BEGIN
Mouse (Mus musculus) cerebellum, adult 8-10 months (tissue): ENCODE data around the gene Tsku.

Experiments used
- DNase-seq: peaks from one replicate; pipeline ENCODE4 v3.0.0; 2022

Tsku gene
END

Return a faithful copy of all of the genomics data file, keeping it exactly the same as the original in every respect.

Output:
Mouse (Mus musculus) cerebellum, adult 8-10 months (tissue): ENCODE data around the gene Tsku.

Experiments used
- DNase-seq: peaks from one replicate; pipeline ENCODE4 v3.0.0; 2022

Tsku gene